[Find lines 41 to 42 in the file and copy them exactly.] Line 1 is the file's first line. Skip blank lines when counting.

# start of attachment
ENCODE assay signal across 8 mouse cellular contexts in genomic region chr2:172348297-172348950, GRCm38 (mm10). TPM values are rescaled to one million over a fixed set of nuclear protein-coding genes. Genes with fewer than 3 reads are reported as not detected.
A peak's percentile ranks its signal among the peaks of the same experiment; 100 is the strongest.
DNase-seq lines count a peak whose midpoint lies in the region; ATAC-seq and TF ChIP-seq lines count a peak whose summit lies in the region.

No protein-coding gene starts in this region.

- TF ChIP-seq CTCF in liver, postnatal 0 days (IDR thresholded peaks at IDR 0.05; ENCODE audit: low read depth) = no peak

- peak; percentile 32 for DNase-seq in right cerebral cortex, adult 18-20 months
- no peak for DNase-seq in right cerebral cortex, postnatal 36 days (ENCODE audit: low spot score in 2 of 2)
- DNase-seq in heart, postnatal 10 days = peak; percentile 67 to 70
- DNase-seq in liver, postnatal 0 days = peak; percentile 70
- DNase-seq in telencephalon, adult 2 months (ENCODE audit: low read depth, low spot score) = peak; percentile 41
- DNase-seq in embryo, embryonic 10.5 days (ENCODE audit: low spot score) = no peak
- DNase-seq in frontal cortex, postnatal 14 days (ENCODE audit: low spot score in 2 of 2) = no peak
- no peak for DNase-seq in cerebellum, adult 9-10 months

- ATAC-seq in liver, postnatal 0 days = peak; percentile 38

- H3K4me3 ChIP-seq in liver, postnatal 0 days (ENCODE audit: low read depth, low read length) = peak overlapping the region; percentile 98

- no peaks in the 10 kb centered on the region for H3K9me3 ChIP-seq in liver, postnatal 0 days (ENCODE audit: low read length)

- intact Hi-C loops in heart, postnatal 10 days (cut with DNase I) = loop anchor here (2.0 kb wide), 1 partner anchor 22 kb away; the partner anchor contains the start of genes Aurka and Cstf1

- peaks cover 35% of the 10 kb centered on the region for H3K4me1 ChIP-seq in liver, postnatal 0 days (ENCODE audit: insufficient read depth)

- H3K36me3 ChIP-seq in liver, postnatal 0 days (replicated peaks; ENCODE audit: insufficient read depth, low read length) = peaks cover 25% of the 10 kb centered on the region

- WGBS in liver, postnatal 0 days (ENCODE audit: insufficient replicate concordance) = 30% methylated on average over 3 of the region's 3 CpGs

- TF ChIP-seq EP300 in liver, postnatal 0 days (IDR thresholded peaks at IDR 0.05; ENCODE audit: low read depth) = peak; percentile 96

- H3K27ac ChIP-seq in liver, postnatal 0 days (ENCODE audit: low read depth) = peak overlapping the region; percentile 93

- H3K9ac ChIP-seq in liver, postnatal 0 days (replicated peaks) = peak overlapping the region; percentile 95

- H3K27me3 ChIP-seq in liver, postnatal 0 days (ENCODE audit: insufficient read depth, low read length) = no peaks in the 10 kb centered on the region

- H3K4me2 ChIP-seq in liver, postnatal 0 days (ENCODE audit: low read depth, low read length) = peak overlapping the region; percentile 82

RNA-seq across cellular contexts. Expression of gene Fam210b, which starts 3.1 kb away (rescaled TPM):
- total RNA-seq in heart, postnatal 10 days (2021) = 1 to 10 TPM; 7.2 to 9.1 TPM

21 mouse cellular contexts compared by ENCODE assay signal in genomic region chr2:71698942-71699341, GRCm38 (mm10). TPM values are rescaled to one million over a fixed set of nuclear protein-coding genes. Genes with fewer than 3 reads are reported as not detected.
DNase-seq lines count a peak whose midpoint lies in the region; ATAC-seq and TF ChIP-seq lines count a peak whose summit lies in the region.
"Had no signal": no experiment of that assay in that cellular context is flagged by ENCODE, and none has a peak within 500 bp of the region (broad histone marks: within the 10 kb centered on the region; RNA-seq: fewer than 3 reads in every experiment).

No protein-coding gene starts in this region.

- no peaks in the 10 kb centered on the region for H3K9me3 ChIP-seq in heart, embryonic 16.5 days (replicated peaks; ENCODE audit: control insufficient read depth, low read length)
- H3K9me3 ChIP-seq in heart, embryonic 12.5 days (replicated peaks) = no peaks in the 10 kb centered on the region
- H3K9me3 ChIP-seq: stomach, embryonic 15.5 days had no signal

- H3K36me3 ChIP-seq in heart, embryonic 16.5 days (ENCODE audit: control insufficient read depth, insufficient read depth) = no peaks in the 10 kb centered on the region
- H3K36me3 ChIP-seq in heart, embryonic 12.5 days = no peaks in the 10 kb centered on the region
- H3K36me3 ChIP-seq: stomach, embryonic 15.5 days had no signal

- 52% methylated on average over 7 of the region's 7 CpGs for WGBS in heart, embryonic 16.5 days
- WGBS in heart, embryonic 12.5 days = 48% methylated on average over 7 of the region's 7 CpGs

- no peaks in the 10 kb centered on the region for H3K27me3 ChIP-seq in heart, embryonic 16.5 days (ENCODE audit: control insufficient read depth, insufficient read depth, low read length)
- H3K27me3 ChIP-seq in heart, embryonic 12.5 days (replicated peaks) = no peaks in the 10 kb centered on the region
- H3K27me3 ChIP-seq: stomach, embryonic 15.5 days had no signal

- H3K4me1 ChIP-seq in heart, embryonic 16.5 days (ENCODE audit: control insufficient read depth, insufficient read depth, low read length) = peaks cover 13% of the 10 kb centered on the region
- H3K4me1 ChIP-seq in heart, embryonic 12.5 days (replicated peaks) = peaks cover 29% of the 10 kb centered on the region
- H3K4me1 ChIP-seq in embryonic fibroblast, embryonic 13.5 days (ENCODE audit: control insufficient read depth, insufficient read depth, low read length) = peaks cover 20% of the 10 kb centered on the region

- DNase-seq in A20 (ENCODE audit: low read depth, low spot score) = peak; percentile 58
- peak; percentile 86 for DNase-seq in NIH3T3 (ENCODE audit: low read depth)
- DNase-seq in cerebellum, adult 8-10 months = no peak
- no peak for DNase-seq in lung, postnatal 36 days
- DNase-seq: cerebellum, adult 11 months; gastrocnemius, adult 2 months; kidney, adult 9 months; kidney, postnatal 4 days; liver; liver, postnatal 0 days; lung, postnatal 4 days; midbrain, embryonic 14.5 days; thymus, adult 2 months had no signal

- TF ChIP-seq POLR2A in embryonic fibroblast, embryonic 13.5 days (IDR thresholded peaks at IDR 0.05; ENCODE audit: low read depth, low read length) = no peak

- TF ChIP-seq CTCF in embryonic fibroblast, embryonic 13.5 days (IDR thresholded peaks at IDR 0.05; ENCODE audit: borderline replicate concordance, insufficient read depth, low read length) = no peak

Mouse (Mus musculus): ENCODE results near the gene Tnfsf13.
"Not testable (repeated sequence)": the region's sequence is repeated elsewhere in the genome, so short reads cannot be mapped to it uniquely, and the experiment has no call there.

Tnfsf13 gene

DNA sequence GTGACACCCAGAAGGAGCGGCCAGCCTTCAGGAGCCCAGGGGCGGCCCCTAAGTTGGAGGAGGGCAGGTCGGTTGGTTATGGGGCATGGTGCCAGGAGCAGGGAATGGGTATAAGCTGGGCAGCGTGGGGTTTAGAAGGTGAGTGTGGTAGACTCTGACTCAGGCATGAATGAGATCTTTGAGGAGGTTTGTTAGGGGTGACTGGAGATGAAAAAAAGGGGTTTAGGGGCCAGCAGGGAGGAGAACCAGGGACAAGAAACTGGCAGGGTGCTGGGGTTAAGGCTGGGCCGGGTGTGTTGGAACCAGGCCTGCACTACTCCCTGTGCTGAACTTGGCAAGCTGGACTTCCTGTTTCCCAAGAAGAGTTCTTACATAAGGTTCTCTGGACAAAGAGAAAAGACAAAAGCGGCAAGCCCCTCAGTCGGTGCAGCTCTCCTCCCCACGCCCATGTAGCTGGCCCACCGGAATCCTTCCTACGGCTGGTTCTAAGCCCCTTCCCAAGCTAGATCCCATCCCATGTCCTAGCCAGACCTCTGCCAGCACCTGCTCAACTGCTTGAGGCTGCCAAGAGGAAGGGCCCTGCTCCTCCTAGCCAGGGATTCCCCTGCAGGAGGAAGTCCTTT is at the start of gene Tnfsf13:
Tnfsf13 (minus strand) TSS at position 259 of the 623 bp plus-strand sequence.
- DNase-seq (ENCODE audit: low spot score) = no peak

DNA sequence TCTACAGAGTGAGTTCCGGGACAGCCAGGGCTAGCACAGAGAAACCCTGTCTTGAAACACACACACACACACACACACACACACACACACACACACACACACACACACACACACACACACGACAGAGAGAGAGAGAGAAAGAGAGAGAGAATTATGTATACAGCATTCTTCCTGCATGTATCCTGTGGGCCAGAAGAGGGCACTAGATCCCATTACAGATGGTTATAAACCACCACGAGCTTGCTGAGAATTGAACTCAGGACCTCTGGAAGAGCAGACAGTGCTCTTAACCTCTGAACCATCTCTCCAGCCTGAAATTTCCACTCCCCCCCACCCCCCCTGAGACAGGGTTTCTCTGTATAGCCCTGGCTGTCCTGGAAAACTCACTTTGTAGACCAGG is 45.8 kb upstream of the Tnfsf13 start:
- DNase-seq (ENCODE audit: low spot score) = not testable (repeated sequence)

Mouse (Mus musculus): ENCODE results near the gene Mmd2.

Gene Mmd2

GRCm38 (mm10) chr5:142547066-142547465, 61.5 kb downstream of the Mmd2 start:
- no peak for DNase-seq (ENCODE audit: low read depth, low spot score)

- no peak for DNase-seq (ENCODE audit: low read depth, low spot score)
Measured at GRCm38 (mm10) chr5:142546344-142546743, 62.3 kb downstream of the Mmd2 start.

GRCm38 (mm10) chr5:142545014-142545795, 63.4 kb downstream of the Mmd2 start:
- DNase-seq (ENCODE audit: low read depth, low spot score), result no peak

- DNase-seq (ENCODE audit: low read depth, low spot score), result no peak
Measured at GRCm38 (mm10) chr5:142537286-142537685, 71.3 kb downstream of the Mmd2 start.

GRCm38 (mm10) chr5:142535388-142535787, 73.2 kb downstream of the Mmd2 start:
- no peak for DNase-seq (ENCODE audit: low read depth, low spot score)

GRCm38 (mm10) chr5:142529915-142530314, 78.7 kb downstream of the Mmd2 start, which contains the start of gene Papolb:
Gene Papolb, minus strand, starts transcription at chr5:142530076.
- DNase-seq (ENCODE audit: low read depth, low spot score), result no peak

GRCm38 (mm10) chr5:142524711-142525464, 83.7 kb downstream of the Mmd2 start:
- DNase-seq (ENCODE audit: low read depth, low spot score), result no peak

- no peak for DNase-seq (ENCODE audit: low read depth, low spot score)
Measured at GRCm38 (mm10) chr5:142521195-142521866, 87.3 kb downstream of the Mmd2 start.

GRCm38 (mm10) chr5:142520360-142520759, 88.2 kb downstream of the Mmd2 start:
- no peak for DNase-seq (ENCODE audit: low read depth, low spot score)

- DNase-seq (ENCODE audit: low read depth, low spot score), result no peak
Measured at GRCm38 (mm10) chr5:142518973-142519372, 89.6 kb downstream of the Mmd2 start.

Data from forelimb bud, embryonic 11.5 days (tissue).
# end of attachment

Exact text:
- H3K27me3 ChIP-seq in heart, embryonic 12.5 days (replicated peaks) = no peaks in the 10 kb centered on the region
- H3K27me3 ChIP-seq: stomach, embryonic 15.5 days had no signal